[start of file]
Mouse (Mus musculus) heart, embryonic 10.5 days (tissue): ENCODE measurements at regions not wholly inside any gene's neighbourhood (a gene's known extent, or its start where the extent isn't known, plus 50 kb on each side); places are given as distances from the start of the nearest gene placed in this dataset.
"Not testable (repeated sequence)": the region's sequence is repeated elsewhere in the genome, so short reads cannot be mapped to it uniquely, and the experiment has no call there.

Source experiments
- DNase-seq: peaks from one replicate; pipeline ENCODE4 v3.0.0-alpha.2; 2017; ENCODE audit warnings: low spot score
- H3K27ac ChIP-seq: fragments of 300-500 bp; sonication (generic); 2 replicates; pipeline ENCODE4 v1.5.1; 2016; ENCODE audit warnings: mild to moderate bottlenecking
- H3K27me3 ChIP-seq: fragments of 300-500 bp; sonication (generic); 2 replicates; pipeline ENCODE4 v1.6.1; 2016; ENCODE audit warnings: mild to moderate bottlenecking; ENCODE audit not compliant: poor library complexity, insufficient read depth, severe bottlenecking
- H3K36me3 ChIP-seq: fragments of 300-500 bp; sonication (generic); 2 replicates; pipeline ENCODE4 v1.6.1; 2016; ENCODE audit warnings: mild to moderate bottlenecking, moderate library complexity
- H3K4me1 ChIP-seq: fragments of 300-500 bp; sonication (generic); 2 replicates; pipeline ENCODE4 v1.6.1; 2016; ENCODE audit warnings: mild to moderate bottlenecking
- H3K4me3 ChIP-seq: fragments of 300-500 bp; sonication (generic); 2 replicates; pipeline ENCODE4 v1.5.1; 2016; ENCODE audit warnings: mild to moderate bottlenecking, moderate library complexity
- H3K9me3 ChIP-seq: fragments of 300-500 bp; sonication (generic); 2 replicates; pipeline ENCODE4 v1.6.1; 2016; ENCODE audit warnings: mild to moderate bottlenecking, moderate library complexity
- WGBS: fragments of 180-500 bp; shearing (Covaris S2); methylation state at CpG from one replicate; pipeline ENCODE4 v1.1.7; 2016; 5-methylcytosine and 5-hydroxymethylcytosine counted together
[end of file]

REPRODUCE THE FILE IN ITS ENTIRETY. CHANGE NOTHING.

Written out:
Mouse (Mus musculus) heart, embryonic 10.5 days (tissue): ENCODE measurements at regions not wholly inside any gene's neighbourhood (a gene's known extent, or its start where the extent isn't known, plus 50 kb on each side); places are given as distances from the start of the nearest gene placed in this dataset.
"Not testable (repeated sequence)": the region's sequence is repeated elsewhere in the genome, so short reads cannot be mapped to it uniquely, and the experiment has no call there.

Source experiments
- DNase-seq: peaks from one replicate; pipeline ENCODE4 v3.0.0-alpha.2; 2017; ENCODE audit warnings: low spot score
- H3K27ac ChIP-seq: fragments of 300-500 bp; sonication (generic); 2 replicates; pipeline ENCODE4 v1.5.1; 2016; ENCODE audit warnings: mild to moderate bottlenecking
- H3K27me3 ChIP-seq: fragments of 300-500 bp; sonication (generic); 2 replicates; pipeline ENCODE4 v1.6.1; 2016; ENCODE audit warnings: mild to moderate bottlenecking; ENCODE audit not compliant: poor library complexity, insufficient read depth, severe bottlenecking
- H3K36me3 ChIP-seq: fragments of 300-500 bp; sonication (generic); 2 replicates; pipeline ENCODE4 v1.6.1; 2016; ENCODE audit warnings: mild to moderate bottlenecking, moderate library complexity
- H3K4me1 ChIP-seq: fragments of 300-500 bp; sonication (generic); 2 replicates; pipeline ENCODE4 v1.6.1; 2016; ENCODE audit warnings: mild to moderate bottlenecking
- H3K4me3 ChIP-seq: fragments of 300-500 bp; sonication (generic); 2 replicates; pipeline ENCODE4 v1.5.1; 2016; ENCODE audit warnings: mild to moderate bottlenecking, moderate library complexity
- H3K9me3 ChIP-seq: fragments of 300-500 bp; sonication (generic); 2 replicates; pipeline ENCODE4 v1.6.1; 2016; ENCODE audit warnings: mild to moderate bottlenecking, moderate library complexity
- WGBS: fragments of 180-500 bp; shearing (Covaris S2); methylation state at CpG from one replicate; pipeline ENCODE4 v1.1.7; 2016; 5-methylcytosine and 5-hydroxymethylcytosine counted together